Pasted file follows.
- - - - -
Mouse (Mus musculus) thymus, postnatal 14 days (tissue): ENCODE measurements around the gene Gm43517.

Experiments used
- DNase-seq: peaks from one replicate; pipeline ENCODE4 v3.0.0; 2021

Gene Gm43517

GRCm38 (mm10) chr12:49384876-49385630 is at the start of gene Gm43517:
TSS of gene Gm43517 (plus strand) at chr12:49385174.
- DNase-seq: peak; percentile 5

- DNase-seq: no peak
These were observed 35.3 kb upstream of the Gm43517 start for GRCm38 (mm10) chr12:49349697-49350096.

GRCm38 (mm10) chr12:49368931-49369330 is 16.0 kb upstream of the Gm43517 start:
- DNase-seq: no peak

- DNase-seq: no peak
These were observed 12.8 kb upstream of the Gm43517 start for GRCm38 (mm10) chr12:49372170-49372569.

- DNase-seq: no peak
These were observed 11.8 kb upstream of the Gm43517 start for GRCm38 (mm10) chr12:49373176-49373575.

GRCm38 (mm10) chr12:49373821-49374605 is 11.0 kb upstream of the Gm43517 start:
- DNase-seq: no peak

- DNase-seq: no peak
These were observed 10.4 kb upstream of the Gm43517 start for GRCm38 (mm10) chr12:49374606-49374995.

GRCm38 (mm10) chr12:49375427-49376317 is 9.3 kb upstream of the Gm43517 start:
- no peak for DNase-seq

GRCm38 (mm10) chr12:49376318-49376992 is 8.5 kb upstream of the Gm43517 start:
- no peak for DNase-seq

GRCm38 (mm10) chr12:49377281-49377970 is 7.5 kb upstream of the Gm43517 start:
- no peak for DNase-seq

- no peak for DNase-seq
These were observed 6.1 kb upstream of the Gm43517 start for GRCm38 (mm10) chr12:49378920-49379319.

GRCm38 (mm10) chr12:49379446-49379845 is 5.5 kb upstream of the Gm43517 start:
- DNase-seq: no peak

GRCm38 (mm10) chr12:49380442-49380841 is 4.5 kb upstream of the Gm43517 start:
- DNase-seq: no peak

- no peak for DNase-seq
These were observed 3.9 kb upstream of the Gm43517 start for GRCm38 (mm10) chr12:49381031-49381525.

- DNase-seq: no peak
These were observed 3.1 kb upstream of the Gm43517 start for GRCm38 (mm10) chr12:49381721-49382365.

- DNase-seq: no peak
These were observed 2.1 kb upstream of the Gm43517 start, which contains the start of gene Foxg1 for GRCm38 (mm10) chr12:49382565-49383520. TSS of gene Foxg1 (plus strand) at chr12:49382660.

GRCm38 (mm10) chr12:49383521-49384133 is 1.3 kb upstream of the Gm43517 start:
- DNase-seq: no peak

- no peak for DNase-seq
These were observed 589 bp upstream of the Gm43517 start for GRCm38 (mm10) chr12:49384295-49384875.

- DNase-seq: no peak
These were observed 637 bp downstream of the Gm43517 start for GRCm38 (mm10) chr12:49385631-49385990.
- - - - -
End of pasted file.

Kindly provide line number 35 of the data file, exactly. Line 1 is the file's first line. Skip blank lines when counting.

These were observed 3.1 kb upstream of the Gm43517 start for GRCm38 (mm10) chr12:49381721-49382365.